Aside from the two questions explained above, the social, historical, political and economic factors associated with the increase in gap between Negro writers and Negro working class are also explained in the paper. As explained by Wright, the difference between the two groups with regards to social perspective is a key social factor in the perpetration of the gap or hiatus (Wright, “Blueprint” 98-99). Viewing the society as something “fixed and admired,” Negro writers keep themselves from fully realizing the struggles of Negro working class who view the society as something “becoming” (Wright, “Blueprint” 98-99). Aside from social factors, Wright also provided political factors that contribute to the increasing gap between Negro writers and Negro working class. As Wright explained, Negro writers may also be influenced by political allies capable of providing freedom and to avoid alienating them, literary pieces often divert from representing or discussing the major concerns of Negro working class (Wright, “Blueprint” 101). With regards to historical factors, Wright emphasized that Negro writers have deviated from fulfilling the historical function of writing (Wright, “Blueprint” 100). Such observation was best described by Negro writers’ act of writing for a small White audience instead of writing to represent and record the struggles of African-American working class over time (Wright, “Blueprint” 100). Economically, Wright observed that the gap between African-American writers and African-American working class was promoted mostly by said status differences between the writers and the working class (Wright, “Blueprint” 99).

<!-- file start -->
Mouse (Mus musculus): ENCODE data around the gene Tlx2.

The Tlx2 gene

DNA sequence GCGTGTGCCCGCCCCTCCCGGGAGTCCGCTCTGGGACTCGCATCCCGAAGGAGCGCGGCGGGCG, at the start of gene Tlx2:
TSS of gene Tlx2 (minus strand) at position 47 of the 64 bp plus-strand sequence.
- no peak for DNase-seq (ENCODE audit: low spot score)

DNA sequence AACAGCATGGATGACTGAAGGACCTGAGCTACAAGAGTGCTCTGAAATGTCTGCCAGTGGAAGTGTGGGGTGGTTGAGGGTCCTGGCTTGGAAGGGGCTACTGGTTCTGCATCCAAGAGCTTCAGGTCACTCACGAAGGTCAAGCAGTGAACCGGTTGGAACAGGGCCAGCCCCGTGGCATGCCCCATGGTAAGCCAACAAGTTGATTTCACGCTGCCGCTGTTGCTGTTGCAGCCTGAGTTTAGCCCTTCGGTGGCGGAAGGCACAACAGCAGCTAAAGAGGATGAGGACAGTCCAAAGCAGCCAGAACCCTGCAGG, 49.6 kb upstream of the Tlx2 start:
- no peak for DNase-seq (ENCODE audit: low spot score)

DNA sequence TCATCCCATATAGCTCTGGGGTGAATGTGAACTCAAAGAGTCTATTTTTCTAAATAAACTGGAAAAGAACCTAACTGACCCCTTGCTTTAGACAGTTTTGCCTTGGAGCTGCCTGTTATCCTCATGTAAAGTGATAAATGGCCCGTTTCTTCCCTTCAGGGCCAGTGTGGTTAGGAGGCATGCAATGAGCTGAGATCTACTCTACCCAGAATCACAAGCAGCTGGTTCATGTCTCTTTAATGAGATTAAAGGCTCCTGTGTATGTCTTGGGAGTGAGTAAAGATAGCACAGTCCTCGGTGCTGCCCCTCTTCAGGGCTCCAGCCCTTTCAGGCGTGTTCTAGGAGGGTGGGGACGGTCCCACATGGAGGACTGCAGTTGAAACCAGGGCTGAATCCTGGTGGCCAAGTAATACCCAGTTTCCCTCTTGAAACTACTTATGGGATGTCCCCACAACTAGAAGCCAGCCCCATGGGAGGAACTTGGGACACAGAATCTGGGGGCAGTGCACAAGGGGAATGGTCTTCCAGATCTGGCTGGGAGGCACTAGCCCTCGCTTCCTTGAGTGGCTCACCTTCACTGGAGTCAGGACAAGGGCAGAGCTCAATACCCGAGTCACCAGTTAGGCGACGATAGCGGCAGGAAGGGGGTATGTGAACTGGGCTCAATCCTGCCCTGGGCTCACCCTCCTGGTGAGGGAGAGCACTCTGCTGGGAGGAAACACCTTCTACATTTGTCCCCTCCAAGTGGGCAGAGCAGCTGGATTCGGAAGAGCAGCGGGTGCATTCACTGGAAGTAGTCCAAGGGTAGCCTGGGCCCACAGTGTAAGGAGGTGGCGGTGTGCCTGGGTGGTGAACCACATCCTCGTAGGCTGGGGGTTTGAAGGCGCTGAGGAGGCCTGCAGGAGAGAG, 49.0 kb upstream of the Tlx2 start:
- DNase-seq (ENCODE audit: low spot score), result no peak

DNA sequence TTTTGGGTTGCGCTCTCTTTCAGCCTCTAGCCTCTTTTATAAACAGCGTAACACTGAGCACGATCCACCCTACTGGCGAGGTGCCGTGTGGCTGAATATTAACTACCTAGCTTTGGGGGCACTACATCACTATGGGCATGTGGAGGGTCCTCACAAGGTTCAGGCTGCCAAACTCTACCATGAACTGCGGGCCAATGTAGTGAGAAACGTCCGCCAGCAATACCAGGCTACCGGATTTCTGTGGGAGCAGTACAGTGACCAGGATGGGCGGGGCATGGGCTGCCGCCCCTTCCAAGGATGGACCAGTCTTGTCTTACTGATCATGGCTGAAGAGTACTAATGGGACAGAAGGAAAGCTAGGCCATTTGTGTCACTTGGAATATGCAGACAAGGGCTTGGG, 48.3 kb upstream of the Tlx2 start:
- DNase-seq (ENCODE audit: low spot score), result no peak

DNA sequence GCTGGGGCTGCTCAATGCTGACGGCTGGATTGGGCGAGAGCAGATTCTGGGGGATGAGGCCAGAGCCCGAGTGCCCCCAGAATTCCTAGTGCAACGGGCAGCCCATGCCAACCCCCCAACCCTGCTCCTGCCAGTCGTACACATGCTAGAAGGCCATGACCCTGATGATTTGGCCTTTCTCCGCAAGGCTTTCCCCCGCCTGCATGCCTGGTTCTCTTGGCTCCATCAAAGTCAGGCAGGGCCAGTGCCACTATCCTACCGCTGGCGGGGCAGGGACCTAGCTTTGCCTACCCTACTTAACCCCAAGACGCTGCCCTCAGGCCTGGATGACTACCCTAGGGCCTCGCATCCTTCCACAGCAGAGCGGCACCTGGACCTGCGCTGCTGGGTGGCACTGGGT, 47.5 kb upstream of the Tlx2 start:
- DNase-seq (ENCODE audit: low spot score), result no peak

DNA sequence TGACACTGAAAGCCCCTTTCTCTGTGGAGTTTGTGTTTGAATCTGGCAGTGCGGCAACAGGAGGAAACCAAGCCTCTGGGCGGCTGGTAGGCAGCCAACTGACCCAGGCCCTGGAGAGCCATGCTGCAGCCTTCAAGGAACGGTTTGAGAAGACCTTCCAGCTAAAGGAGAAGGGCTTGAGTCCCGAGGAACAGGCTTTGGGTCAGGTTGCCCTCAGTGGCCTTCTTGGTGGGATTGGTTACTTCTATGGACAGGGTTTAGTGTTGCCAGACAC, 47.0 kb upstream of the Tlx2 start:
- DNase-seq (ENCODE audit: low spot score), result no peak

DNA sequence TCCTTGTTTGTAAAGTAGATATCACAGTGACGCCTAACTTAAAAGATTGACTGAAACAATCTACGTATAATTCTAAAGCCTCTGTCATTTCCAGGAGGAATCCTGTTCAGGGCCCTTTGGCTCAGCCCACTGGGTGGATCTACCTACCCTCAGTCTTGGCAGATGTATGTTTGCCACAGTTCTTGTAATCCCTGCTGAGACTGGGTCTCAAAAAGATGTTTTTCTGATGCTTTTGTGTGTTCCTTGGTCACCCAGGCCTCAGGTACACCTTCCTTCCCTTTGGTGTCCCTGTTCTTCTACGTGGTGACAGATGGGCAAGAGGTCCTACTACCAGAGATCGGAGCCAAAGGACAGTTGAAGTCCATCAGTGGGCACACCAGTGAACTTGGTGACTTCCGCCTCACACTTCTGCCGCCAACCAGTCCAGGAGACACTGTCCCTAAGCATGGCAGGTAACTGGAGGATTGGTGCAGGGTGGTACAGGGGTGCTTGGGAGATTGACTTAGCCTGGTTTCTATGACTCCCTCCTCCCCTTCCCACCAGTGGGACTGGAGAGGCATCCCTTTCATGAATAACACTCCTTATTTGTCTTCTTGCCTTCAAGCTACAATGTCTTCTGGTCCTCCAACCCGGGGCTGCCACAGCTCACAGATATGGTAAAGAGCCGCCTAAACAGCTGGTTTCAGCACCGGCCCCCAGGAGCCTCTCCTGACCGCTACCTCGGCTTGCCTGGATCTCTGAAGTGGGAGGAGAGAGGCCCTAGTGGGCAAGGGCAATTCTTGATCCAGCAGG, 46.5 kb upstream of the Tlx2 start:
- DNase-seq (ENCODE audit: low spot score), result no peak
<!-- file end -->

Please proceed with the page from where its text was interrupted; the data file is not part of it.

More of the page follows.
onsidering the weight of the gap between Negro writers and Negro working class, Wright proposed solution that may bridge the said gap. Wright explained that in order to bridge the gap between Negro writers and Negro working class, the “mode of isolated writing and living” must cease and Negro literature must be integrated with the entire American literature (Wright, “Blueprint” 105). Aside from this, Wright also emphasized the Negro writers’ need to identify their role and the differences they can do with their ability (Wright, “Blueprint” 106). Ideologies of African-American nationalism should also be unified and represented as one (Wright, “Blueprint” 106).
Personally, I think the solutions or ways to bridge the gap proposed by Wright are correct. Reviewing the oppression that happened in Wright’s time, any form of representation to voice the African-Americans’ struggle for social equality were highly important and if writers were all aware of the power of their ability in that time, a lot would have changed and freedom for Negroes may have seen fulfillment a lot earlier. If all African-American writers in Wright’s time expressed the same nationalism in literary pieces, uniting with Negro working class in advocacy, no division would have taken place and the call for freedom would be louder.
Flemming, Tracy. “Black Marxism, Creative Intellectuals and Culture: The 1930s.” The Journal of Pan African American Studies 3.9 (2010): 7-24. Web. 15 Jul. 2015.
Wallach, Jennifer Jensen. “Richard Wright.” Oxford Bibliographies (24 Jul. 2013). Web. 15 Jul. 2015.
Wright, Richard. “Blueprint for Negro Writing.” Within the circle: an anthology of African-American literary criticism from the Harlem Renaissance to the present (1937): 97-106. The New Black 5324. Web. 15 Jul. 2015.
Wright, Richard. Uncle Tom’s Children Book. New York: Viking Press, 1991. Print.